. . . .there is a single moment when the flash of insight bursts into your unguarded mind, when all the pieces fall together, when the pattern is seen or the individual elements uncovered . . . when the breath of clarity opens the mind and you “see” for the first time in a long while, remembering what it was like again as if suddenly jolted from sleep.

Indeed, the film has the uncanny feeling of a dream, conveying an intimate knowledge whose truth lies beyond the range of ordinary speech. As Viola’s images accumulate (water dripping from stalactites, flies buzzing around a decomposing fish, a snail sliding across a table, a chick hatching from an egg) they begin to converge and illuminate one another, revealing the elemental and opposed forces of creation and destruction constantly at work in nature—and, by extension, in ourselves.

A still from Bill Viola, I Do Not Know What It Is I Am Like, 1986 Videotape, color, stereo sound (Photo: Kira Perov)

Yet as much as Viola celebrates the power of images to reveal connections, he also leaves room for mystery. Human beings, as the world’s great religious traditions contend, are both part of the natural world and uniquely separate from it, an idea Viola dramatizes in one of the work’s most compelling sequences. He films a horned owl at medium distance, slowly and steadily zooming as the animal gazes directly into the camera. After about two minutes, we begin to discern Viola’s reflection mirrored on the surface of the owl’s enormous eye. Viola then cuts abruptly to a close-up of the owl’s black pupil, ringed like an icon by its gold cornea, as Viola moves within it. Here Viola’s attempt to penetrate the owl’s inner world is blocked by his own reflected image. His search for self-understanding fails, yielding not the illumination of wisdom but instead an awareness of what he terms “the irreconcilable otherness of an intelligence ordered around a world we can share in body but not in mind.”

Darkness and defeat, of course, aren’t necessarily negative. As the Christian mystics remind us, they’re crucial stages in the soul’s journey to God. Recall the Dark Night of the Soul, a short text by the sixteenth-century Spanish Carmelite St. John of the Cross. Viola became fascinated with the poem in college, later turning its paradoxical imagery (night shining like sunrise, oblivion yielding knowledge) into a video installation in 1983. (Entitled Room for St. John of the Cross, it’s unfortunately not on view at the Barnes.) Similarly, Viola draws on The Cloud of Unknowing, a fourteenth-century treatise on contemplative prayer by an anonymous English monk, for  Pneuma (1994), in which staticky black-and-white projections mimic the way unbidden memories float in and out of consciousness during meditation.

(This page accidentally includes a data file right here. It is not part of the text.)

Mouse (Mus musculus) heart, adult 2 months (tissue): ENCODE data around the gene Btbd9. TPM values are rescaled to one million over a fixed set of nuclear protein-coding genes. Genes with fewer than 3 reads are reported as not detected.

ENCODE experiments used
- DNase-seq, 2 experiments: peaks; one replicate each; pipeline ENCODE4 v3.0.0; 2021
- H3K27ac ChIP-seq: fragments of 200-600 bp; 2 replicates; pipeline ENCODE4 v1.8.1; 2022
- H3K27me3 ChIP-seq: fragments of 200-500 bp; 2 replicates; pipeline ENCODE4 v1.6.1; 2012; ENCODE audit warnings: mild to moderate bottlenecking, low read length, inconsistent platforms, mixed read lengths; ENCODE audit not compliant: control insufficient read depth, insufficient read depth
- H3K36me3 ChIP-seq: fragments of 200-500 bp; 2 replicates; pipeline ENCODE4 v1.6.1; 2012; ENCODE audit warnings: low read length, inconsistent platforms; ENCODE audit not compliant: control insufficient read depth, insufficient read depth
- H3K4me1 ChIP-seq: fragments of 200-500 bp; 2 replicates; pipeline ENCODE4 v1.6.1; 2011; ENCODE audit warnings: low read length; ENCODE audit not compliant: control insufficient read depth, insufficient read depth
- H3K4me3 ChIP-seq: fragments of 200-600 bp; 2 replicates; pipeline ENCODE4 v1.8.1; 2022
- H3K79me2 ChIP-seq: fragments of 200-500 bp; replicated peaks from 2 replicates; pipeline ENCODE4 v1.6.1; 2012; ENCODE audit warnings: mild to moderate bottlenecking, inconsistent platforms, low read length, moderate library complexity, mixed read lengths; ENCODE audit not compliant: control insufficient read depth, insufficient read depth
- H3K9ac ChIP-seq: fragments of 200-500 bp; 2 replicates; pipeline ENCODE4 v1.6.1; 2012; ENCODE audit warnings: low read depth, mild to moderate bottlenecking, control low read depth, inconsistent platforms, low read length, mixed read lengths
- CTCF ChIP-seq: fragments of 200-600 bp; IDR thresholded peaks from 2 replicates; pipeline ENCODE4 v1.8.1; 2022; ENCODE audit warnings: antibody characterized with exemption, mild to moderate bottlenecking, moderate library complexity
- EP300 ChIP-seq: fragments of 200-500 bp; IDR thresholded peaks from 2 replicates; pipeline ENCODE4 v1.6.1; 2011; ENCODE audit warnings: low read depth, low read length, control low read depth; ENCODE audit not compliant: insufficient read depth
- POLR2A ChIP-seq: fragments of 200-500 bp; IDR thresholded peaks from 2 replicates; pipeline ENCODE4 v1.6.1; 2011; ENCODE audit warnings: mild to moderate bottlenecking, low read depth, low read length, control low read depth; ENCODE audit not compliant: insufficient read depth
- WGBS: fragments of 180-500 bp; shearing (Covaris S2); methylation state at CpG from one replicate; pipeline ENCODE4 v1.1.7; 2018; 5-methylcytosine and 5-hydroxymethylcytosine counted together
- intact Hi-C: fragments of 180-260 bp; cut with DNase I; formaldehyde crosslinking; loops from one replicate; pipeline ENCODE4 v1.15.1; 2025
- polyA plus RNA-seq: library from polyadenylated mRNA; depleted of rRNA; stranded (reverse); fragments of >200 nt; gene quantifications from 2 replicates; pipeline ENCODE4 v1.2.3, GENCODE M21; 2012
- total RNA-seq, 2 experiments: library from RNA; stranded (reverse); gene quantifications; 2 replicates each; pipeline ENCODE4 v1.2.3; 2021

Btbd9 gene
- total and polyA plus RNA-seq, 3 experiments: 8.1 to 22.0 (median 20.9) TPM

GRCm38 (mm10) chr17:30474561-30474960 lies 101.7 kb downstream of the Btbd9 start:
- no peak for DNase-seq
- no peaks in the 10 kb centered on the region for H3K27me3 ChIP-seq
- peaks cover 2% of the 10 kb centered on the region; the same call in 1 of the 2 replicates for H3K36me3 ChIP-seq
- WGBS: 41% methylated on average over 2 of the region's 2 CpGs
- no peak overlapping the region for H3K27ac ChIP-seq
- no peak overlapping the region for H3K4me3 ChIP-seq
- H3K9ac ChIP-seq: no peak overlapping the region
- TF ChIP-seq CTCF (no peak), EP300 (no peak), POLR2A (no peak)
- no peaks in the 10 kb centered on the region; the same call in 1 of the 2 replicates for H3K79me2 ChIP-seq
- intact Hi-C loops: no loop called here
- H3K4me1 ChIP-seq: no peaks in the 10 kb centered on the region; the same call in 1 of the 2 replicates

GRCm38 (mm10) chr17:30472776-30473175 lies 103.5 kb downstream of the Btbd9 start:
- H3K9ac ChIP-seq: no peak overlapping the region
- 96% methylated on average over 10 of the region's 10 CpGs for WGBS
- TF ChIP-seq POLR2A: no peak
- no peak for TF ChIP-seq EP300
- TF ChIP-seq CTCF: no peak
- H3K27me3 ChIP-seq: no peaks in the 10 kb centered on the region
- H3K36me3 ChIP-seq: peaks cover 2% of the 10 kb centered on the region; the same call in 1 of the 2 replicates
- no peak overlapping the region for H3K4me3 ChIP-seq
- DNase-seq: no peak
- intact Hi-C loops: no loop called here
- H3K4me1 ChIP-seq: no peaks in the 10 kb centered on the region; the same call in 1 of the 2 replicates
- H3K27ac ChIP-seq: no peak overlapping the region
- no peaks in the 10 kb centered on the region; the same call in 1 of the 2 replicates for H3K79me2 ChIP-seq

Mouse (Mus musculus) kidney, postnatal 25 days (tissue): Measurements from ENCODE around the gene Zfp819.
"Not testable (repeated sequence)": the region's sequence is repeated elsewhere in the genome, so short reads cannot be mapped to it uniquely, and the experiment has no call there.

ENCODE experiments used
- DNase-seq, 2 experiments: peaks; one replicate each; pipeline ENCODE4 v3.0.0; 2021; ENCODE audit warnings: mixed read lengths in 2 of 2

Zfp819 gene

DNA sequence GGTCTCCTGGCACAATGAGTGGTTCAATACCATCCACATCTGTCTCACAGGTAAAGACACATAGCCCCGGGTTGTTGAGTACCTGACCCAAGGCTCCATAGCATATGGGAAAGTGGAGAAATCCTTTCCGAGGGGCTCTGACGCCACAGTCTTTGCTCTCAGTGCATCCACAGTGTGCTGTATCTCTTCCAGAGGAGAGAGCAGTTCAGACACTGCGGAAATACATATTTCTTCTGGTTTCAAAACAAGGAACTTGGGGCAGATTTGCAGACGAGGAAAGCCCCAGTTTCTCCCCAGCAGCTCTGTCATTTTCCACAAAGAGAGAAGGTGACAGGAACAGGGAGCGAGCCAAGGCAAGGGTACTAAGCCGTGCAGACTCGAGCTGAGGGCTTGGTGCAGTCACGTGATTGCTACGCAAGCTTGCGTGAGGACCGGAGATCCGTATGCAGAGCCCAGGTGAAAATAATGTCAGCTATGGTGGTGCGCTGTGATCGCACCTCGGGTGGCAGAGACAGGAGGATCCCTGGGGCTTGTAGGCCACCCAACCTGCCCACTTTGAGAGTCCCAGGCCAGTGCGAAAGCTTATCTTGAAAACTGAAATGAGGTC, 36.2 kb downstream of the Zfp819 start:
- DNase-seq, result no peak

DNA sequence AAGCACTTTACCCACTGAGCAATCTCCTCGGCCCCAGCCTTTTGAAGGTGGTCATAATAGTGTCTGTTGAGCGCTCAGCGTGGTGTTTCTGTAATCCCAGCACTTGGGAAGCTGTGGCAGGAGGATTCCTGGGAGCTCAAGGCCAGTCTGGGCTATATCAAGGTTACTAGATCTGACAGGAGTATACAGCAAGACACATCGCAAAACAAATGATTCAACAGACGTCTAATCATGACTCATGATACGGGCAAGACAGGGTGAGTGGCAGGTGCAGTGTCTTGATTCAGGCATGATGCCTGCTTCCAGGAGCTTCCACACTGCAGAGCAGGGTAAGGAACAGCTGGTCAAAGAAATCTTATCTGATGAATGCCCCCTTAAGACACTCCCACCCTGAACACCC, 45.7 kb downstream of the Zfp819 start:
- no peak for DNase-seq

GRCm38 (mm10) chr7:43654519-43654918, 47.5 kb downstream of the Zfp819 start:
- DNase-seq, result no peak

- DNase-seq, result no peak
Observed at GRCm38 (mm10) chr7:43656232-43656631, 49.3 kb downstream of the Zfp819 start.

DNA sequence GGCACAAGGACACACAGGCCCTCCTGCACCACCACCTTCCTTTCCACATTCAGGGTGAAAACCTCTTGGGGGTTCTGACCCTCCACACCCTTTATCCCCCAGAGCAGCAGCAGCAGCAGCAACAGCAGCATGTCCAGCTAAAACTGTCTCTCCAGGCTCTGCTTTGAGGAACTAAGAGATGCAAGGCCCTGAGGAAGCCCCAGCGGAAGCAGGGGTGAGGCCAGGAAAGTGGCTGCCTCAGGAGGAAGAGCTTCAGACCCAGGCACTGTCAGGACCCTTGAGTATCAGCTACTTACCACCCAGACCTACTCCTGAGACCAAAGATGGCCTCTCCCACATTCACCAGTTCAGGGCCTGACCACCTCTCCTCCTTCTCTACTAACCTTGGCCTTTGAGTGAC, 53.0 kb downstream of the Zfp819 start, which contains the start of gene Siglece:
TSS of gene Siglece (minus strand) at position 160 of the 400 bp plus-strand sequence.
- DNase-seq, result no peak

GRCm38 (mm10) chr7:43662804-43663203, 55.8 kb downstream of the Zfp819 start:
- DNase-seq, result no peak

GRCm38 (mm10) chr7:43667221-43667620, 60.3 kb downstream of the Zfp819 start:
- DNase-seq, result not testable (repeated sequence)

The moment of mystical union, when the self ecstatically bursts from its limits and becomes one with something larger, likewise informs Viola’s 1976 installation He Weeps for You, whose title alludes to the idea of self-sacrifice found in the Bible. Here a closed-circuit camera films viewers from behind a dripping copper spigot. As they enter the gallery, a projector casts their zoomed image, contained within a steadily growing drop of water, onto a large screen. The drop swells before finally falling onto an amplified drum below, the booming sound echoing throughout the gallery. The process, where a tiny drop is suddenly converted into sound waves that fill an entire room, encourages viewers to ponder the ways in which the microcosm of the self—small, contained, limited—mirrors and is in fact one with the macrocosm that surrounds it.

Bill Viola, He Weeps for You, 1976 Video/sound installation (Photo: Kira Perov)

In the second half of his career, beginning in the mid-1990s, Viola turned his attention from nature and the language of religious mysticism decisively toward the human body. Concerned about the ways his chosen medium of video was increasingly exploited for distraction, fragmentation, and manipulation in the dawning digital era, Viola began studying the perspectival theories of the Italian Renaissance. Paintings by figures like Giotto (Viola was struck in particular by his St. Francis Receiving the Stigmata in the Louvre) display a spiritual sincerity and an abiding trust in the world as it appears; not only is it observable, and thus knowable, it’s also linked to the world we can’t see, as human figures and the spaces they inhabit become windows into the divine.